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Roger De Hoveden
The Annals vol.2., From A.D. 1180 To A.D. 1201.

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Roger De Hoveden
The Annals vol.2., From A.D. 1180 To A.D. 1201.
page 303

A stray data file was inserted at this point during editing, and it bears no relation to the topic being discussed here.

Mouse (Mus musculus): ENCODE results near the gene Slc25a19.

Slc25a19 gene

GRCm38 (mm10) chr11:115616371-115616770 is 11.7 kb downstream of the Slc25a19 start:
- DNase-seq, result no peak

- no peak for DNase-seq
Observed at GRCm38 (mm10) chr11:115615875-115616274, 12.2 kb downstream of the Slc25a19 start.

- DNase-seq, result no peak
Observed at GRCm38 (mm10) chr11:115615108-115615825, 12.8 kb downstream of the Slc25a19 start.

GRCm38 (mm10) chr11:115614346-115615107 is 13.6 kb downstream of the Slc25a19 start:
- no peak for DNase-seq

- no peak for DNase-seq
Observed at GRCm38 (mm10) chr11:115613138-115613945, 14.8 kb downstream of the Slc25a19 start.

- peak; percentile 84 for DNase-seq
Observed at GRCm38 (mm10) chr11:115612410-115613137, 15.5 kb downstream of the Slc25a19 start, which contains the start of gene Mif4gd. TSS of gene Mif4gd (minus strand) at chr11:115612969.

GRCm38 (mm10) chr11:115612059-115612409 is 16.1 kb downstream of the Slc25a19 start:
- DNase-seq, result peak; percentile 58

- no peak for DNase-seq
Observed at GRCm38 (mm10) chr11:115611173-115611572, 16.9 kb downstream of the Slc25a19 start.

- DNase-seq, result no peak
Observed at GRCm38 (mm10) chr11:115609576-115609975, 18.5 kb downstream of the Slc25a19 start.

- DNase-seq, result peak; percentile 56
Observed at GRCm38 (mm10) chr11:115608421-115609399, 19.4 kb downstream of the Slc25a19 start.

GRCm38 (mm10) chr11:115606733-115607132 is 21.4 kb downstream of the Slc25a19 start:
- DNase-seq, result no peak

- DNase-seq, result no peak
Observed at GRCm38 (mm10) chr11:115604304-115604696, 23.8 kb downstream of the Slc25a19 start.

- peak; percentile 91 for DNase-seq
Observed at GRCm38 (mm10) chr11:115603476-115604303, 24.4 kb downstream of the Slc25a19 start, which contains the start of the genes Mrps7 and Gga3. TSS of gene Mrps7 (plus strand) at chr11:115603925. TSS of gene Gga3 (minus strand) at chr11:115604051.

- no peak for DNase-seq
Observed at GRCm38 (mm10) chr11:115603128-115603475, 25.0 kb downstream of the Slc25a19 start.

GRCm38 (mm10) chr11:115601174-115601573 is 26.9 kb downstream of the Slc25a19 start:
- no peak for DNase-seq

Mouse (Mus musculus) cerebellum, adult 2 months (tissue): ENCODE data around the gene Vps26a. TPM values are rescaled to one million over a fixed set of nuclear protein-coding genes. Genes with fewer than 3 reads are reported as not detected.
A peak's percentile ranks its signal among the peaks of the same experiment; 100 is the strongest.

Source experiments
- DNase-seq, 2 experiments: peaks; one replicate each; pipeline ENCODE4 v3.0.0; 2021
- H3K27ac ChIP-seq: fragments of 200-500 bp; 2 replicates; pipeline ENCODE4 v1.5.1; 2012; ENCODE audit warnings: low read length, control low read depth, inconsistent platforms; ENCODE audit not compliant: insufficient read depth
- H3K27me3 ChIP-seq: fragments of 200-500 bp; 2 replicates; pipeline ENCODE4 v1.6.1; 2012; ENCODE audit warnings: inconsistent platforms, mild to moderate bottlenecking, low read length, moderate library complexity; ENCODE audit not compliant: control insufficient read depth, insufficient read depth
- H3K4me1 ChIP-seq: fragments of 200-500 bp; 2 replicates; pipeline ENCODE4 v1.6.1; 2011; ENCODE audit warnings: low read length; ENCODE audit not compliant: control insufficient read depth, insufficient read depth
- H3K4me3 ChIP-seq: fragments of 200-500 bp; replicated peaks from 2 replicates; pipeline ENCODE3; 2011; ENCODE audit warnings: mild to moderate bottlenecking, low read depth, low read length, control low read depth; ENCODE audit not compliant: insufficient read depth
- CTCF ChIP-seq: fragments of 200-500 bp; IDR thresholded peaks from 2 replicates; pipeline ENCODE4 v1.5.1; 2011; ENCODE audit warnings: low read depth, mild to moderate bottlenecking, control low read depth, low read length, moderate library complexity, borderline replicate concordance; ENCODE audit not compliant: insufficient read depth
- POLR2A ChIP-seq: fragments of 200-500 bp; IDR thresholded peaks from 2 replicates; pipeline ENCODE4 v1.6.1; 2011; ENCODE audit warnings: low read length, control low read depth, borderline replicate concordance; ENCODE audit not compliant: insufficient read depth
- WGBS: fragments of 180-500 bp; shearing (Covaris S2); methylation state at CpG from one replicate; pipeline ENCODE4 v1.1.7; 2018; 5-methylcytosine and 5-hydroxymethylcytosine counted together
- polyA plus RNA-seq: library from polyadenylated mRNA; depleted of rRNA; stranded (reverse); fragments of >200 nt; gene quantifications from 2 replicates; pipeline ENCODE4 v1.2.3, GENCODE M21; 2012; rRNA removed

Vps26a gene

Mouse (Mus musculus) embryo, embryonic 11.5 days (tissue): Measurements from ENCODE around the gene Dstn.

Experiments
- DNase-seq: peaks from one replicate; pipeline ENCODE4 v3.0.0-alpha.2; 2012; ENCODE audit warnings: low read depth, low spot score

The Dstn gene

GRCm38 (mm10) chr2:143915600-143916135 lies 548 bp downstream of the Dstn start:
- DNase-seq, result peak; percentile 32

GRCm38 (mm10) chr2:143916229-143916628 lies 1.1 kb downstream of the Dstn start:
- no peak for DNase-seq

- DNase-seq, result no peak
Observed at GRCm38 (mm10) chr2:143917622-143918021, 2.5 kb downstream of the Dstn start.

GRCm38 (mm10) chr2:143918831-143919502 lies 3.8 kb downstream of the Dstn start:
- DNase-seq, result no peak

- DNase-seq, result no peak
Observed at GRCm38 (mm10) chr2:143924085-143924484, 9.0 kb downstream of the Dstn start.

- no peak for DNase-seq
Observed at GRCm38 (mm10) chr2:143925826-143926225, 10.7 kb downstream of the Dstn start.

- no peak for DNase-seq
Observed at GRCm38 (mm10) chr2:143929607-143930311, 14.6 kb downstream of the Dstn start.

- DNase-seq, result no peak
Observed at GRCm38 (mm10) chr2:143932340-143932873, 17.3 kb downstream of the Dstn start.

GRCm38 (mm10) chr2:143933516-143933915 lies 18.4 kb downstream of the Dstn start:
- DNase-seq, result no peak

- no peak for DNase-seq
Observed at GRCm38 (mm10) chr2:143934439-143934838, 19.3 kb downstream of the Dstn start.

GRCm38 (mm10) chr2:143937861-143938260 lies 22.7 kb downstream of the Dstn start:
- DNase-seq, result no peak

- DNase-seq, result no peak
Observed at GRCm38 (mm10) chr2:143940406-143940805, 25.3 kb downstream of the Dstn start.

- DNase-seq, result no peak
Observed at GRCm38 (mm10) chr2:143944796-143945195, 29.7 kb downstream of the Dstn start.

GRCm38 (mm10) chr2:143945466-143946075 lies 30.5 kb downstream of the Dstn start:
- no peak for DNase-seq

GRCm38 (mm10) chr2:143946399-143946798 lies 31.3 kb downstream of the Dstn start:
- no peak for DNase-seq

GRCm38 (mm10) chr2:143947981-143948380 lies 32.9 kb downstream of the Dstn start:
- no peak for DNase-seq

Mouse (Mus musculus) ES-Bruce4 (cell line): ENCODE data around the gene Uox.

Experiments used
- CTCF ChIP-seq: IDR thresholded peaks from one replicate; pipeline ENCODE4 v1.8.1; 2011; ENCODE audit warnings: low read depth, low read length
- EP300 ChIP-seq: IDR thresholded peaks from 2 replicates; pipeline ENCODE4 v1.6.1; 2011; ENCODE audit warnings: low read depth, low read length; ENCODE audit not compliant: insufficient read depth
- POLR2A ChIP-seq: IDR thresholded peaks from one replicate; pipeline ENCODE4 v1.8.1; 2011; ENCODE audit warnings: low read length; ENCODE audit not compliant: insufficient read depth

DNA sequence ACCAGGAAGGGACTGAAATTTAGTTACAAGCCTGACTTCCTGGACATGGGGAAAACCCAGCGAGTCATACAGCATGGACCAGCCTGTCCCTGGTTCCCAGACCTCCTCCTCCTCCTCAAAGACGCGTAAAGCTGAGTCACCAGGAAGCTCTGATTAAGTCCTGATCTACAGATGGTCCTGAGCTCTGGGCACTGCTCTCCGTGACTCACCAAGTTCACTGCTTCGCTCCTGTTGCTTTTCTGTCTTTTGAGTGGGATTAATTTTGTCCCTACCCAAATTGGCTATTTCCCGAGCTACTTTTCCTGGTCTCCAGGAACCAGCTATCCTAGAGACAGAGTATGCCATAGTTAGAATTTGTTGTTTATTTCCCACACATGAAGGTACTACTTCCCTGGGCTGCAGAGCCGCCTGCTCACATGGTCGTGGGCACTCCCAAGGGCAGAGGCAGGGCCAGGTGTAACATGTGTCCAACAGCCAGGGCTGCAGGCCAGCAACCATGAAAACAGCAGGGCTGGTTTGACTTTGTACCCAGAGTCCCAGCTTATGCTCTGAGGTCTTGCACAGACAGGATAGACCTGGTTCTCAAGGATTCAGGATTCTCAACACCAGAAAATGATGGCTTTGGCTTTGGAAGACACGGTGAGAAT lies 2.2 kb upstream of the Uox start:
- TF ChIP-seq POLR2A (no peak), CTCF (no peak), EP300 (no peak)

302 ANNALS OP ROGER DE HOVEDEN. A.D. 1193. In the same year, Richard, king of England, while he was still in the custody of the Roman emperor, gave to Hubert Fitz-Walter, archbishop of Salisbury, the archbishopric of Canterbury, to Savaric, archdeacon of Northampton, the bishopric of Bath, and to Henry Marshal, dean of York, the bishopric of Exeter ; also, to Master Philip of Poitiers, his clerk, the king gave the archdeaconry of Canterbury, to Henry, abbat of Glastonbury, he gave the bishopric of Worcester, and to the said Savaric, bishop of Bath, he gave the abbey of Glastonbury. Accordingly, on Henry Marshal, the dean of York, being elected to, the bishopric of Exeter, Geoffrey, archbishop of York, who was at this time staying at Ripon, gave to his brother Peter the deanery of York, in presence of Hamo, the praecentor, Simon of Apulia, and a considerable number of his other clerks. But because the said Peter was at this time at Paris, and Richard, king of England, most urgently demanded that the archbishop would give the deanery to John, prior of Douay, brother of the Advocate of Bethune, the said archbishop, by the advice of his people, gave the deanery to Simon of Apulia, his clerk, and by this method evaded the king's request. But, some time after, the archbishop wanted to undo what he had done ; and told the said Simon that he had only given the deanery into his charge to be kept in behalf of his brother Peter ; on which the canons of the church of York, with one consent, elected the said Simon as their dean, though contrary to the wishes of the archbishop. In consequence of this, the said archbishop, in order that he might please the king, gave to the aforesaid master Philip,1 clerk to the king, and one of his household, the said deanery ; on which a dissension broke out between the archbishop of York and his canons ; of which the following was the cause and origin. At the time when Richard, king of England, on his return, from the land of Jerusalem, had been made prisoner and detained in Germany, and an agreement had been entered into, between him and the emperor, as to obtaining his release by ransom, the king had, by his letters, especially entrusted to the archbishop of York the charge of his territories and the liberation of his person. On receiving this command, being, moved with sorrow for his brother's captivity, he called upon those canons with whom he was most familiarly acquainted, Philip of Poitiers, archdeacon of Canterbury, before mentioned.


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